The VSO in association with Phantom Creek Estates
Twelve Girls Band
A Celebration of the Lunar New Year
Date and Venue February 19, 7:30pm | Orpheum Theatre
Musicians Shi Juan, Zhong Bao, Yang Tian - pipa; Cui Jiayl,Huang Huang - yangchin; ZhaoShurui - guzheng; Zhang Di, Chen Xuejiao - dizi (bamboo flute); Xu Hui, Zhang Nan, Li Wanhe, Zhu Zhiqin - erhu
Reviewer John Jane
When you see the Chinese all-female Twelve Girls Band (Nuzi shí'èr Yùefang) on stage it’s difficult to realise that they’ve been together since 2001 – the women look so young. Of course there have been some changes in personnel along the way, but the core group have been there since the beginning. The women of Twelve Girls Band continue the tradition of Yue Fang that dates back 650 to 900 AD when ensembles of female classical musicians played in the Tang Dynasty courts.
To traditional Chinese music purists however, the group have gone too far in compromising the art to satisfy Western audiences. In Monday evening’s concert celebrating the Lunar New Year, the musician’s clothing was as much a hybrid as some of the music they played. The women stepped on the stage for the first set, essentially comprising mostly of Chinese folk songs, attired in uniform red and gold dresses that blended the styles of the cheongsam and the western ballroom gown. For the second set, which was far more eclectic, the women switched to turquoise and pink knee-length dresses all styled individually to suit the artist’s personality.
Also cheerfully abandoned, is the seated, concert-hall performance style. Only the three pipa players are seated, with four erhu players and two dizi players moving back-and-forth across the stage almost like quasi pop musicians.
The band kicked off the evening with “Jasmine Flower,” a lively 18th century Chinese folk song. Not as sedate as its title suggests and ideally suited to get the largely Asian audience in a celebratory mood. This was followed by an emotional interpretation of “The River Flow,” made famous by Japanese songstress Misora Hibari, and the jaunty, childlike “A Half Moon Climbs Up,” sung in unison by half of the band’s members.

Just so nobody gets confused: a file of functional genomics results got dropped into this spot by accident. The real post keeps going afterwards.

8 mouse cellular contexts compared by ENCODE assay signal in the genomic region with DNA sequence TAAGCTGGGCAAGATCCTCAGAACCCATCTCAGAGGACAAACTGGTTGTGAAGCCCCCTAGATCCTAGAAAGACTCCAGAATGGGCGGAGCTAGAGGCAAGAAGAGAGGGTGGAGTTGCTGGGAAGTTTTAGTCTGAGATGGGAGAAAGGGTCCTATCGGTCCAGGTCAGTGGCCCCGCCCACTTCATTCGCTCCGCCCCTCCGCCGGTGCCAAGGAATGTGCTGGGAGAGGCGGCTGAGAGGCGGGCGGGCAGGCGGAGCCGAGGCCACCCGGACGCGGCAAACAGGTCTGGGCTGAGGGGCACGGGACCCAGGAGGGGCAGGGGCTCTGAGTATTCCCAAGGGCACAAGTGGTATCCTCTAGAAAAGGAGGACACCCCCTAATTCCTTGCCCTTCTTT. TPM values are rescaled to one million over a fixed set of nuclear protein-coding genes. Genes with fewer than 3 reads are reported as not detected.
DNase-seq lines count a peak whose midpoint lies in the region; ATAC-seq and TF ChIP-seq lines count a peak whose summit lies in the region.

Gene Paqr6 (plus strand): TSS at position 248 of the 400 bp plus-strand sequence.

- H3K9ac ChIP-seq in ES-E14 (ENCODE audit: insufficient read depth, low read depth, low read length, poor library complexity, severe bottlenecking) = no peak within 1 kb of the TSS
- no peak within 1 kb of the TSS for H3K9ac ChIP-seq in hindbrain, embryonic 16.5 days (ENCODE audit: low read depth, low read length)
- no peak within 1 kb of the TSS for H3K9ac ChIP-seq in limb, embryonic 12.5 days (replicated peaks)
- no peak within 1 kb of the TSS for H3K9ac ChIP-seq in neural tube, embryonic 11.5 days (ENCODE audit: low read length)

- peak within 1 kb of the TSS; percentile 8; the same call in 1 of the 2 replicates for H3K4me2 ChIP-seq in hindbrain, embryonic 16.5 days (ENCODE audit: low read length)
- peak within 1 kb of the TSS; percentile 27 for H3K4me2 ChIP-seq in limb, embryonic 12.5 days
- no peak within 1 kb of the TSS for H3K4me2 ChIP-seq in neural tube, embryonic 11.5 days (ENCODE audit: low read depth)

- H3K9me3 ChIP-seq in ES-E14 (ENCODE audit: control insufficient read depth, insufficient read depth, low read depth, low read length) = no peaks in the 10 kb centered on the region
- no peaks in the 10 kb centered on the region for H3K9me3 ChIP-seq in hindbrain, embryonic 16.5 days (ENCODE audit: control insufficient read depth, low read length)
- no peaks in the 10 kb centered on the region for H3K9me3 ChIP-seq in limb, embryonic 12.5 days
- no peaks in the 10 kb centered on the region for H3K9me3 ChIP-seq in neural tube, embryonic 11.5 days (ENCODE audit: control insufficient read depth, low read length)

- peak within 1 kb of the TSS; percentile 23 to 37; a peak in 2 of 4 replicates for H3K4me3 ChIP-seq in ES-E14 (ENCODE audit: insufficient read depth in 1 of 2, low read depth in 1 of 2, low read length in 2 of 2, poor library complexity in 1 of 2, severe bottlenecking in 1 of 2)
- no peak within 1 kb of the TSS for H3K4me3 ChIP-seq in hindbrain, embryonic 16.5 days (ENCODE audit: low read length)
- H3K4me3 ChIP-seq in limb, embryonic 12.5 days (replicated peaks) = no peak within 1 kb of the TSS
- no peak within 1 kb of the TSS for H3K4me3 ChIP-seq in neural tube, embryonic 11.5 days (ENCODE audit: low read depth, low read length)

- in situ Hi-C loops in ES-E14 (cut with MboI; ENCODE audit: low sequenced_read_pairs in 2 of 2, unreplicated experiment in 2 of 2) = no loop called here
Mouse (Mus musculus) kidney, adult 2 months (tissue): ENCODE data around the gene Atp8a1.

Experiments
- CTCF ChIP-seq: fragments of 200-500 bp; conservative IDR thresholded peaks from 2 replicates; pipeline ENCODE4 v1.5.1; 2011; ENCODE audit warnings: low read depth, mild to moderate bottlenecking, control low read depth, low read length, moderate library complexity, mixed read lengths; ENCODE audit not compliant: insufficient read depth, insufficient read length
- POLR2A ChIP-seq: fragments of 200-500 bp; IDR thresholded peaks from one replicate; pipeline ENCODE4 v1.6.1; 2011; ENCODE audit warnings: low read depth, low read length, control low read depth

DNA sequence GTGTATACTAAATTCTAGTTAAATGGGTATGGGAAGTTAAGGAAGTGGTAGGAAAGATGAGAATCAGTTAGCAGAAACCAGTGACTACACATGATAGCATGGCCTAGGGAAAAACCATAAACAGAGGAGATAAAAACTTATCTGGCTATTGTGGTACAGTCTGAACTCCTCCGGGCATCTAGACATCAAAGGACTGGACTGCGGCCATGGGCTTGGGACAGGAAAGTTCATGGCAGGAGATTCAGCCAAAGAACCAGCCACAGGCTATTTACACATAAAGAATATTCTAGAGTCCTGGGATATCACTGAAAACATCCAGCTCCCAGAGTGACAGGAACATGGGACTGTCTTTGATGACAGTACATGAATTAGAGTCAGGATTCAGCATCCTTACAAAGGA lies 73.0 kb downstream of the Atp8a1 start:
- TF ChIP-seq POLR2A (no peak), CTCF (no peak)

The band ended their first set with the haunting “In the Mood for Love.” It shouldn’t be confused with the similarly titled Nat King Cole jazz classic “I’m in the Mood for Love,” but is one of the group’s original tunes.
The band’s second set offered a broader selection of music, featuring some virtuoso solo performances. In particular, “Samba Love” featuring Shi Juan, who made the pipa sound like a flamenco instrument. The atmospheric score from the South Korean television series may not be familiar to regular Vancouver audiences, but was instantly recognizable by many in Monday’s Orpheum crowd. I wasn’t sure what to think of “Symphony No.40” (based on the molti allegro of Mozart’s symphony #40). It reminded me somewhat of “A Fifth of Beethoven” by Walter Murphy from the crazy disco era.
“The Girls” ended the scheduled concert with an almost mesmerising rendition of “Riverdance.” The appreciative applause was so exuberant, that the band returned to the stage to perform one of their best known tunes: “Freedom” – a tune that best showcase's the band's virtuosity.
I had only one
complaint about the show – well, actually two – but they’re
connected. I would have much preferred to listen to an organic live
sound, rather than hear the instruments amped up and pushed a battery
of loudspeakers. Also, the recorded rhythm track that was used to augment
the live performance was, for me, superfluous. It was never more intrusive
than as a percussion track on the band’s interpretation of Paul
Desmond’s “Take Five.”
© 2018 John Jane